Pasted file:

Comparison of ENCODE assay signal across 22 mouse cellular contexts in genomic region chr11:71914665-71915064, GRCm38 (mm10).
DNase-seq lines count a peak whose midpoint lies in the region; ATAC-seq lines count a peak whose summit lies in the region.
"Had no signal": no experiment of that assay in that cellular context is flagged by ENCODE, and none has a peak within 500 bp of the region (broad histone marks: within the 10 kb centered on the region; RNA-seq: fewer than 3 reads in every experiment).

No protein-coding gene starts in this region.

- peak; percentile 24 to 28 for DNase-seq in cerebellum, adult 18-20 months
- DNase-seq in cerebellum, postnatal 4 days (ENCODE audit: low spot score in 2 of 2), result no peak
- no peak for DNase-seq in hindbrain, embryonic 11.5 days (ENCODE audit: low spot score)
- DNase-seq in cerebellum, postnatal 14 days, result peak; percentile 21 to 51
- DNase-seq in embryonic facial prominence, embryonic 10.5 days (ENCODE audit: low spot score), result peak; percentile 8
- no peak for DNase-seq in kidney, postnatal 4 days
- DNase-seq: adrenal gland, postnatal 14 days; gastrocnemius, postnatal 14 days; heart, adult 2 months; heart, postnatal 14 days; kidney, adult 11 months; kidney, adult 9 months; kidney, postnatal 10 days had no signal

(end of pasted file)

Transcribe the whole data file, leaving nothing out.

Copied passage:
Comparison of ENCODE assay signal across 22 mouse cellular contexts in genomic region chr11:71914665-71915064, GRCm38 (mm10).
DNase-seq lines count a peak whose midpoint lies in the region; ATAC-seq lines count a peak whose summit lies in the region.
"Had no signal": no experiment of that assay in that cellular context is flagged by ENCODE, and none has a peak within 500 bp of the region (broad histone marks: within the 10 kb centered on the region; RNA-seq: fewer than 3 reads in every experiment).

No protein-coding gene starts in this region.

- peak; percentile 24 to 28 for DNase-seq in cerebellum, adult 18-20 months
- DNase-seq in cerebellum, postnatal 4 days (ENCODE audit: low spot score in 2 of 2), result no peak
- no peak for DNase-seq in hindbrain, embryonic 11.5 days (ENCODE audit: low spot score)
- DNase-seq in cerebellum, postnatal 14 days, result peak; percentile 21 to 51
- DNase-seq in embryonic facial prominence, embryonic 10.5 days (ENCODE audit: low spot score), result peak; percentile 8
- no peak for DNase-seq in kidney, postnatal 4 days
- DNase-seq: adrenal gland, postnatal 14 days; gastrocnemius, postnatal 14 days; heart, adult 2 months; heart, postnatal 14 days; kidney, adult 11 months; kidney, adult 9 months; kidney, postnatal 10 days had no signal